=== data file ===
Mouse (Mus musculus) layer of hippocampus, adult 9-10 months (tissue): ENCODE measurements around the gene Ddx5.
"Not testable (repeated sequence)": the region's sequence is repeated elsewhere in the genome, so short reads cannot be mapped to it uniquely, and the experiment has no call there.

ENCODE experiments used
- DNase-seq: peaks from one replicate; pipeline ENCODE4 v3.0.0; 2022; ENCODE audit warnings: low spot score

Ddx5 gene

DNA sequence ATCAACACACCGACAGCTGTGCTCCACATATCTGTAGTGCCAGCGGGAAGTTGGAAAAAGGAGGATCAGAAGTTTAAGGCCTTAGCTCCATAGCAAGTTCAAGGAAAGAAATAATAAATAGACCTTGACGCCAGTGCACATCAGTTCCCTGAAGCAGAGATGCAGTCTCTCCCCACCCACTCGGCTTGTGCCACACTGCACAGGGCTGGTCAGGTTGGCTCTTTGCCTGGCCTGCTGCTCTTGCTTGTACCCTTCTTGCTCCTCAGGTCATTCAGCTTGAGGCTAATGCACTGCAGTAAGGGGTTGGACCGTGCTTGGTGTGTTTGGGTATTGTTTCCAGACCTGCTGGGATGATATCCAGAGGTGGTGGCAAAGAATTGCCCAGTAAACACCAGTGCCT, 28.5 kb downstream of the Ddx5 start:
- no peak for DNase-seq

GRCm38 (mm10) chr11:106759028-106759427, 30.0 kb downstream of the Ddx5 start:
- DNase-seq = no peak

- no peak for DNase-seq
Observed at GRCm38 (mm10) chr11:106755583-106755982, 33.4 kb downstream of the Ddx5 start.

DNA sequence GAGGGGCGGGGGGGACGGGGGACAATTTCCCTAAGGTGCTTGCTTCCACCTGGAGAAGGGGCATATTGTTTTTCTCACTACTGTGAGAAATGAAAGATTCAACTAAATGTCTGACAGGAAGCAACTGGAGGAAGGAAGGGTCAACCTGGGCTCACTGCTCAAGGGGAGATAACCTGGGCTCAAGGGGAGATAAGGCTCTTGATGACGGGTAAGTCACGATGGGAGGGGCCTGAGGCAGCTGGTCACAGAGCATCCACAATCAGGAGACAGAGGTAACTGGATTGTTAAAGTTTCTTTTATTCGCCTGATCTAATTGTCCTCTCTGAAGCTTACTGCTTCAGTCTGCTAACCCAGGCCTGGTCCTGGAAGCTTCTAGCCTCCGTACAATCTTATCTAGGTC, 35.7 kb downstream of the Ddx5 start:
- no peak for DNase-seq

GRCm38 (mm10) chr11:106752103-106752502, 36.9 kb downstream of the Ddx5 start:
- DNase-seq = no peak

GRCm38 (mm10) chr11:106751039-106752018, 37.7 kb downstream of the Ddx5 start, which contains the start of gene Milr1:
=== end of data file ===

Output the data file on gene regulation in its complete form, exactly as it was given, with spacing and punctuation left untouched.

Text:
Mouse (Mus musculus) layer of hippocampus, adult 9-10 months (tissue): ENCODE measurements around the gene Ddx5.
"Not testable (repeated sequence)": the region's sequence is repeated elsewhere in the genome, so short reads cannot be mapped to it uniquely, and the experiment has no call there.

ENCODE experiments used
- DNase-seq: peaks from one replicate; pipeline ENCODE4 v3.0.0; 2022; ENCODE audit warnings: low spot score

Ddx5 gene

DNA sequence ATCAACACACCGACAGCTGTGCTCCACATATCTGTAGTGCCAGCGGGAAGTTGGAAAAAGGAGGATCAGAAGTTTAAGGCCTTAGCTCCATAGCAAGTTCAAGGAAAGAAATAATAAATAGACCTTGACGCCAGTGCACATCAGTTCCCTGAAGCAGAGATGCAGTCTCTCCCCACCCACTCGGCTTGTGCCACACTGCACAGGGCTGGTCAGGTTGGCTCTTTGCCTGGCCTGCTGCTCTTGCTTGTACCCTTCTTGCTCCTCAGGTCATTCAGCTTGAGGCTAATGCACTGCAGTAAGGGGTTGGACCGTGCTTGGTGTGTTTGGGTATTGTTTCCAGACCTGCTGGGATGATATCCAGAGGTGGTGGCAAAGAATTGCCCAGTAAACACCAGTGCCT, 28.5 kb downstream of the Ddx5 start:
- no peak for DNase-seq

GRCm38 (mm10) chr11:106759028-106759427, 30.0 kb downstream of the Ddx5 start:
- DNase-seq = no peak

- no peak for DNase-seq
Observed at GRCm38 (mm10) chr11:106755583-106755982, 33.4 kb downstream of the Ddx5 start.

DNA sequence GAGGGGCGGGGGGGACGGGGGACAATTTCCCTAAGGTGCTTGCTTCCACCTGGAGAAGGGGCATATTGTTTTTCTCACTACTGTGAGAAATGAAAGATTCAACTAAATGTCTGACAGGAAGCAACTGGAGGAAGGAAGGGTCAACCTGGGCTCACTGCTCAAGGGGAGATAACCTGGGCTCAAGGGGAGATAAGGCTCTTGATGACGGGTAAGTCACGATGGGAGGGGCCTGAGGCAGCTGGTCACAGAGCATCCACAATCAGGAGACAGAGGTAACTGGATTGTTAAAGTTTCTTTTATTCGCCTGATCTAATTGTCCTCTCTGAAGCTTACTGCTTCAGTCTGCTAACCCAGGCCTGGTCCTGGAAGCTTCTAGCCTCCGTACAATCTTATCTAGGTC, 35.7 kb downstream of the Ddx5 start:
- no peak for DNase-seq

GRCm38 (mm10) chr11:106752103-106752502, 36.9 kb downstream of the Ddx5 start:
- DNase-seq = no peak

GRCm38 (mm10) chr11:106751039-106752018, 37.7 kb downstream of the Ddx5 start, which contains the start of gene Milr1: